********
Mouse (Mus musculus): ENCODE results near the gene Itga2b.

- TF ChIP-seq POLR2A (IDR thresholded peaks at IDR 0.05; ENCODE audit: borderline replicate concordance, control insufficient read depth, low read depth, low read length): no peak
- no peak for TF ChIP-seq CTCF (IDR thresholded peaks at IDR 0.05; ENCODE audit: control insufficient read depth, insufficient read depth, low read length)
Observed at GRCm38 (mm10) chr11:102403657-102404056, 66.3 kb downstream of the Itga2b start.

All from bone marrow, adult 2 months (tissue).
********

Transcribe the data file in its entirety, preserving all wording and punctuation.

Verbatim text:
Mouse (Mus musculus): ENCODE results near the gene Itga2b.

- TF ChIP-seq POLR2A (IDR thresholded peaks at IDR 0.05; ENCODE audit: borderline replicate concordance, control insufficient read depth, low read depth, low read length): no peak
- no peak for TF ChIP-seq CTCF (IDR thresholded peaks at IDR 0.05; ENCODE audit: control insufficient read depth, insufficient read depth, low read length)
Observed at GRCm38 (mm10) chr11:102403657-102404056, 66.3 kb downstream of the Itga2b start.

All from bone marrow, adult 2 months (tissue).